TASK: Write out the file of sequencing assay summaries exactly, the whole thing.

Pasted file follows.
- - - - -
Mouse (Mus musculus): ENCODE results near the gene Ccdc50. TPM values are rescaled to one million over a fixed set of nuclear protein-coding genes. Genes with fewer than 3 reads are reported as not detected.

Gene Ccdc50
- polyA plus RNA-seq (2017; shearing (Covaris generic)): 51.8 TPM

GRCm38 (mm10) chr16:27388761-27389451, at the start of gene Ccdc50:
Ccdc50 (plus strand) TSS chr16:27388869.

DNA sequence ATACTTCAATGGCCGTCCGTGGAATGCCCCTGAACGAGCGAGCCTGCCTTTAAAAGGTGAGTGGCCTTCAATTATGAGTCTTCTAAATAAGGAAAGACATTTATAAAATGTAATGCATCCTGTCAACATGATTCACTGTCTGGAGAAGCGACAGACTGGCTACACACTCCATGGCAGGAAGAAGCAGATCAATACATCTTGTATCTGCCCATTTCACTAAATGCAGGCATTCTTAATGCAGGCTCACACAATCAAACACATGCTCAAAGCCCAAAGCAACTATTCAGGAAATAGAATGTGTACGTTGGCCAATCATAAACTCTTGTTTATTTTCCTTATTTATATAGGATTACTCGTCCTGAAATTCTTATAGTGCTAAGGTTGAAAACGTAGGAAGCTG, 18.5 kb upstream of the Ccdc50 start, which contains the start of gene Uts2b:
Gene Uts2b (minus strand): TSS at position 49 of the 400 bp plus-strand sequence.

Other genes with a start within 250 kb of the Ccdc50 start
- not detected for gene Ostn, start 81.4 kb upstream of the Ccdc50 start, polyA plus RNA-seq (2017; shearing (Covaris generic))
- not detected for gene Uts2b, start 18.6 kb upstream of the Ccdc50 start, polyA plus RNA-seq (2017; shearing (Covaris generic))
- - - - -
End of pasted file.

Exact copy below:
Mouse (Mus musculus): ENCODE results near the gene Ccdc50. TPM values are rescaled to one million over a fixed set of nuclear protein-coding genes. Genes with fewer than 3 reads are reported as not detected.

Gene Ccdc50
- polyA plus RNA-seq (2017; shearing (Covaris generic)): 51.8 TPM

GRCm38 (mm10) chr16:27388761-27389451, at the start of gene Ccdc50:
Ccdc50 (plus strand) TSS chr16:27388869.

DNA sequence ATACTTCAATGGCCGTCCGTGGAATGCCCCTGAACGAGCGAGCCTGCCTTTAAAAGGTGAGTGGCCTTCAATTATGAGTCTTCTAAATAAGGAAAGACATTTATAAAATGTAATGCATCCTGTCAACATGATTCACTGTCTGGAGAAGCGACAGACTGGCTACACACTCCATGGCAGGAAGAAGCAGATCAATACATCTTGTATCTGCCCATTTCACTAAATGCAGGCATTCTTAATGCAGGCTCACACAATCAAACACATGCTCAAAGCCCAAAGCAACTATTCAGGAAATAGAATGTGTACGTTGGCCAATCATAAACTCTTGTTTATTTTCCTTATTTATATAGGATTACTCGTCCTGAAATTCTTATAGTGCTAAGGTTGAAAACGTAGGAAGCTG, 18.5 kb upstream of the Ccdc50 start, which contains the start of gene Uts2b:
Gene Uts2b (minus strand): TSS at position 49 of the 400 bp plus-strand sequence.

Other genes with a start within 250 kb of the Ccdc50 start
- not detected for gene Ostn, start 81.4 kb upstream of the Ccdc50 start, polyA plus RNA-seq (2017; shearing (Covaris generic))
- not detected for gene Uts2b, start 18.6 kb upstream of the Ccdc50 start, polyA plus RNA-seq (2017; shearing (Covaris generic))